Satisfaction with Life

Satisfaction is a curious sentiment, feeling, or a state of being. Contentment is likened to it. What is it to be satisfied in this life? I suppose it has a lot to do with how someone would define contentment. If their quality of life met the demands of their definition, we could call them satisfied. So, what are these demands, or conditions that must be met? Are they physical, spiritual, financial, or otherwise? Consider this:

If asked, would you say that your satisfaction with life is directly proportional to your financial situation?

A recent poll just released by NPR, the Robert Wood Johnson Foundation and the Harvard School of Public Health suggests that it is. At least, that’s the case for the nearly 1,000 African Americans they polled. However, I doubt the numbers are in any way tied to a specific people. I would argue that this outlook pervades most races and classes.

The results of the poll aren’t terribly striking. We would expect them. It really seems common sense. The more well off one is financially, the greater that persons satisfaction with life.

But, is this the way it should be, especially for Christians?

I would argue that our satisfaction with life should have absolutely nothing to do with our financial situation. Is this a bold claim? It probably seems more bold to some than it should, because all we know is a culture that has adopted this way of life.

But God’s Word tells us that Jesus Christ came and lived and preached the good news of the kingdom to us so that his joy may be in us, and therefore that our joy would be complete (John 15:11). We are to believe in the good news of Jesus Christ. Abiding in Christ is where our joy rests, not in fleeting circumstances, not in earthly trials and tribulations, but in the person of Jesus Christ, who is God.


Godly Grief and Repentance

In 2 Corinthians 7 Paul refers to the letter he wrote to the Corinthians that he knew would grieve them, for evidently he wrote it in order to rebuke sin that was occurring within the congregation. Writing these letters or emails is never easy. It’s not because it is fun that we do it, but because we strive for purity. We know that the Lord works in these times.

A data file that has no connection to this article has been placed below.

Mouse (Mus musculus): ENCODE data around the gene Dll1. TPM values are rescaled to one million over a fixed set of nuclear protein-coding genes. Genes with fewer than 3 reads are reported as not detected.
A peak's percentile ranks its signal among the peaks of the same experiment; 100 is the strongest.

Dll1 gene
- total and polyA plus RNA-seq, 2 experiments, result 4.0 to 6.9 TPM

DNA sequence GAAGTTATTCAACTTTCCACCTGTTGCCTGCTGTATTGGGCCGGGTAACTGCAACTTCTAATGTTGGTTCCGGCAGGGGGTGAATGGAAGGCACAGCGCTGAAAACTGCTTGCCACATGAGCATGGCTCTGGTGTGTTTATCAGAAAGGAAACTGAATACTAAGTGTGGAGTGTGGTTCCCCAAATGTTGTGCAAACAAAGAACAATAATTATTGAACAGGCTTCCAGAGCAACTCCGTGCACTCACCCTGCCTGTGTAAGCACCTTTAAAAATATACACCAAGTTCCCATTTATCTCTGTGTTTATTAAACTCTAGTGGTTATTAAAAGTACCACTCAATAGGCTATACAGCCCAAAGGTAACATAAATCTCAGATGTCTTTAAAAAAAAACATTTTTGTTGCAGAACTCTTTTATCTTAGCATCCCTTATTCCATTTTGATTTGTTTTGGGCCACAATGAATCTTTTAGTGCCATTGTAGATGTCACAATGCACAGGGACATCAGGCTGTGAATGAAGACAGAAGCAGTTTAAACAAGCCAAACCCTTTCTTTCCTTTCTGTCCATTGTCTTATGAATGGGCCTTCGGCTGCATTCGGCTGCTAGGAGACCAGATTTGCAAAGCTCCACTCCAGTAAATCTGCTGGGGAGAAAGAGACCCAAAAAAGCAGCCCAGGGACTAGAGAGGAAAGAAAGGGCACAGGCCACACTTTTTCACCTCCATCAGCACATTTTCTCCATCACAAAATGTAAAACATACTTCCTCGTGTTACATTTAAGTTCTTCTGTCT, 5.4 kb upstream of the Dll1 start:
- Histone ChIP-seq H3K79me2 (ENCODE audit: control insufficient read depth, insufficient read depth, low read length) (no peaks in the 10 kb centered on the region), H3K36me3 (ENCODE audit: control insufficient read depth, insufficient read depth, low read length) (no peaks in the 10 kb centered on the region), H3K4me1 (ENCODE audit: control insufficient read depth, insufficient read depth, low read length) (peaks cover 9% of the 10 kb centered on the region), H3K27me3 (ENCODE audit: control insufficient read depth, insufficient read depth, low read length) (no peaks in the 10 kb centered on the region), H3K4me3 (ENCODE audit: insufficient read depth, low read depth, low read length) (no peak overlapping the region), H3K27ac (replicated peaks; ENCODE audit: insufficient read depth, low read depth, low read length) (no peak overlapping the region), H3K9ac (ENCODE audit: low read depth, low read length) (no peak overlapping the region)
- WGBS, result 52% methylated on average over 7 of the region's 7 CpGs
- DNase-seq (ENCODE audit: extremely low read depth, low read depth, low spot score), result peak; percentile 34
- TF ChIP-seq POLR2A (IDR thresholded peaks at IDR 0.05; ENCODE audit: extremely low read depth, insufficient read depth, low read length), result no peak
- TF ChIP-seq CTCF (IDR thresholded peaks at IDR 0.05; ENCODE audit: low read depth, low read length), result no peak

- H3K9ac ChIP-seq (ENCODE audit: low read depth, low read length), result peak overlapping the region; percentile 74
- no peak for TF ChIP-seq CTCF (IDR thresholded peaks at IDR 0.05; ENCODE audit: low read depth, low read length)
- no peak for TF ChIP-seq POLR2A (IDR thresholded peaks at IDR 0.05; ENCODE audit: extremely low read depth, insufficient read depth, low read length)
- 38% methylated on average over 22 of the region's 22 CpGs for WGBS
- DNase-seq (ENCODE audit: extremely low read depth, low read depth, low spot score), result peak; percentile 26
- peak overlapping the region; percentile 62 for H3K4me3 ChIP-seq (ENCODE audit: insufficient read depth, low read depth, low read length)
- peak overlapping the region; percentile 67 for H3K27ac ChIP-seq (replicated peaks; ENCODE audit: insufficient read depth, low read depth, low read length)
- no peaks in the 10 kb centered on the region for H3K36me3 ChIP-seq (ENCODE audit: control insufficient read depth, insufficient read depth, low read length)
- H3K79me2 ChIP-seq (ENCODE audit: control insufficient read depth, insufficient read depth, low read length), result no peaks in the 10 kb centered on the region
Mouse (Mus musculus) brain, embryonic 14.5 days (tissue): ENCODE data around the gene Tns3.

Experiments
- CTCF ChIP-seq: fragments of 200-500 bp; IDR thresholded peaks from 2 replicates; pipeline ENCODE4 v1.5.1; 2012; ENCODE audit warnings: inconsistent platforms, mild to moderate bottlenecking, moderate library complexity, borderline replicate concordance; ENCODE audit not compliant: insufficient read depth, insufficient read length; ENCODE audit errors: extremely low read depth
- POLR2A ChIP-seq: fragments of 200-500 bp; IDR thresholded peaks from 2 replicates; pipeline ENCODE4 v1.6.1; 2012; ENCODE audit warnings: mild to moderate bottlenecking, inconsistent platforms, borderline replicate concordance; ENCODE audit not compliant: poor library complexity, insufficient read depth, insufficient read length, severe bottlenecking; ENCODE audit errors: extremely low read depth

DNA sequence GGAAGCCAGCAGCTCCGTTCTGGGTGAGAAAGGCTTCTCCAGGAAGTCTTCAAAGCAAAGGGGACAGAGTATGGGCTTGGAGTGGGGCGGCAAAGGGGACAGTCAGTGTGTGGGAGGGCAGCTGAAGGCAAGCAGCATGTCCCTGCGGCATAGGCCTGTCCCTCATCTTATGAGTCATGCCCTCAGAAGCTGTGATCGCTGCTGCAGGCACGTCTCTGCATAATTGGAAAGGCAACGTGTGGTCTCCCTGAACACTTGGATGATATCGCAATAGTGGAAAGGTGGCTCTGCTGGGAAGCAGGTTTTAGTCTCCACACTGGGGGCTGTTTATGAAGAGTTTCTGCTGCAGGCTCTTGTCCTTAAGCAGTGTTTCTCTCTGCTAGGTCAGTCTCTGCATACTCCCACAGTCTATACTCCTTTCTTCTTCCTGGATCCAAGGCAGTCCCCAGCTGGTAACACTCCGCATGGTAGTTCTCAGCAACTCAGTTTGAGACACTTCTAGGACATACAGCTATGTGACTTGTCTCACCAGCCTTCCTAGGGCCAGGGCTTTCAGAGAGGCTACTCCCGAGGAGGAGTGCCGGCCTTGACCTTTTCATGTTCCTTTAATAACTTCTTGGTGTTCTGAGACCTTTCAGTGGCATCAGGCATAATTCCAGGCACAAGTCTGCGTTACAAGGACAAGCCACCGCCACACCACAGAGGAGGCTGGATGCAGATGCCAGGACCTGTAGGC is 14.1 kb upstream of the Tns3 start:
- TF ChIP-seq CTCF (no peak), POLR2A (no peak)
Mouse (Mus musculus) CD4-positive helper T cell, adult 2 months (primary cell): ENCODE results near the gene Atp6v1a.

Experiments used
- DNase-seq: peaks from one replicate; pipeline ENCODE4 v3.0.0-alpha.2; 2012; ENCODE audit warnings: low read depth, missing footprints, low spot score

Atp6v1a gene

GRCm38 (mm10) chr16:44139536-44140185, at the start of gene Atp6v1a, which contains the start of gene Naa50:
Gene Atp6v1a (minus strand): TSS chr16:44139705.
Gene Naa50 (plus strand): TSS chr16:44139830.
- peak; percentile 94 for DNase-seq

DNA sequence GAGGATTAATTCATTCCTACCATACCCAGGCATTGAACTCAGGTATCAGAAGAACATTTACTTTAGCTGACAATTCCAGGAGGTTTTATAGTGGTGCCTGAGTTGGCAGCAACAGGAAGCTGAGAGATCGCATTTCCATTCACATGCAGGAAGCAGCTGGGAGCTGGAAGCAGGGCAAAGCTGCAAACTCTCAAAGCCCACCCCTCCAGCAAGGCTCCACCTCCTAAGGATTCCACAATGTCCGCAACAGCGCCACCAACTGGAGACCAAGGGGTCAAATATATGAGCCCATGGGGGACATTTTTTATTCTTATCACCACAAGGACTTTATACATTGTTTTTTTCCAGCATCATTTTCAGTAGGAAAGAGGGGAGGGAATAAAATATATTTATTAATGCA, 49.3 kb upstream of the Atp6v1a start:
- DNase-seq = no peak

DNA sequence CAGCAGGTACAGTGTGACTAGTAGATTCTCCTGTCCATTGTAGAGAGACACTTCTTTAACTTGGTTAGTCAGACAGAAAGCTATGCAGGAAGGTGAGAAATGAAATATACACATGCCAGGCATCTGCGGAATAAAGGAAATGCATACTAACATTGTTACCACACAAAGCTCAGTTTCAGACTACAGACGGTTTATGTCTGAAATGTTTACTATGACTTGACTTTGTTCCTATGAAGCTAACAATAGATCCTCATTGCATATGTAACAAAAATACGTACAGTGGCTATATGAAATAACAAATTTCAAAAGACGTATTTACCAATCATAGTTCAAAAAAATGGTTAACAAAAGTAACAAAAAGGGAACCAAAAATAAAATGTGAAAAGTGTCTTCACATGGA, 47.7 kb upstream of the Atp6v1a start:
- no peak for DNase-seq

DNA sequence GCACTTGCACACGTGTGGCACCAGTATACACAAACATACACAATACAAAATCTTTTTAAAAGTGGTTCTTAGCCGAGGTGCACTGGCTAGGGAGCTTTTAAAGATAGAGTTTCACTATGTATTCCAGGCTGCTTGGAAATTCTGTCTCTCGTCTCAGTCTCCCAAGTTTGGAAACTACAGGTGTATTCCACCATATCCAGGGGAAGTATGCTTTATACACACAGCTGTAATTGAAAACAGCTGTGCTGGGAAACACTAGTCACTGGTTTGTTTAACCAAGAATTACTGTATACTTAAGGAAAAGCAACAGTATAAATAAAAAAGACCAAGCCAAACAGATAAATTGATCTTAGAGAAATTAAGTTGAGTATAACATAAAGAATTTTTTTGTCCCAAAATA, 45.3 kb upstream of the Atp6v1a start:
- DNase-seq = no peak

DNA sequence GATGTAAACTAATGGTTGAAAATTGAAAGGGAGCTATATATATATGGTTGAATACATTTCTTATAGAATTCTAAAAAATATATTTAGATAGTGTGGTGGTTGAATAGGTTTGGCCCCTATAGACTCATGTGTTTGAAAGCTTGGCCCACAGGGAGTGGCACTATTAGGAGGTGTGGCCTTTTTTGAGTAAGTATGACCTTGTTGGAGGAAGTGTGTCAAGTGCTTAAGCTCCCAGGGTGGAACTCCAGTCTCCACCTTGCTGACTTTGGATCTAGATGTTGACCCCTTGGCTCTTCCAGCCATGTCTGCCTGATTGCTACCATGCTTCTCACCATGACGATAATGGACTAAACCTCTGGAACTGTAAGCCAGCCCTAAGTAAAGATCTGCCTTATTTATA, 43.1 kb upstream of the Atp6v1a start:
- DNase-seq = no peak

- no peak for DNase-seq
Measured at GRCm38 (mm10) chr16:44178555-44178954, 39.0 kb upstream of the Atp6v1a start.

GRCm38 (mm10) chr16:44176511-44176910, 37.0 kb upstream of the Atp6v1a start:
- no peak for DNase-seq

In the end, Paul was encouraged by writing this letter. So, what would lead to encouragement from having to write a letter of rebuke to those who were in his “heart”?

Their repentance.

Paul’s rebuke produced in them “godly grief” which was evidenced in their genuine repentance. They repented with “regret” and were “eager” to do so (v.11).

There is something worth noting here in what Paul says in v.12.

So although I wrote to you, it was not for the sake of the one who did the wrong, nor for the sake of the one who suffered the wrong, but in order that your earnestness for us might be revealed to you in the sight of God.

When Paul wrote his rebuke wasn’t only directed at those who did wrong or were wronged, but for the whole community, so that they could be found earnest in their faith. The Corinthian congregation was part of this. This should evidence how the body works. It wasn’t the individuals that needed dealing with (it was that) but there was also a need for a corporate response. The congregation is what Paul ultimately addressed. We cannot heed this message enough in our day of individualized Christianity. The church needs to know once again the dependence of individuals Christians on the corporate body.

There are implications in this example as to how we should deal with sin in the church. The way that Paul and the Corinthians handled these issues is a far cry from how we deal with (or don’t deal with) sin in our congregations.

But look at what we are depriving ourselves of. These actions increase our affections and ultimately our joy! Joy that can only be found in Christ through his strength to carry out this kind of lifestyle per 2 Timothy 3;16.

The Prayer Life

Here is an excerpt from the first of three articles on prayer by Micah McCormick over at Credo Magazine.

Specifically, we need God to fill us with joy. The Christian life is filled with tribulation, but it is not a life in which God has called us merely to hang in there. Jesus says that he came that we might have life and have it more abundantly (John 10:10). He tells his disciples, “Ask, and you will receive, that your joy may be full” (John 16:24). True joy is a fruit of the Spirit (Gal 5:22)—it is not natural but supernatural.


To those of you brothers and sisters in Christ who deeply struggle with joy, let me gently ask you: how much do you pray? It is easy to turn to other good things when we feel discouraged. I freely admit I love listening to John Piper sermons. I love to read John Frame. I happen to go to a church where I hear Tom Schreiner and Bruce Ware teach on a regular basis—what a privilege. And yet, Jesus doesn’t say, “Learn under gifted teachers and your joy will be full.” He calls us to pray.

This is only one of the points he makes in the article, but it’s one that we often overlook, I think, concerning our life of prayer. Read the whole article here:

Praying to the Glory of God-Part 1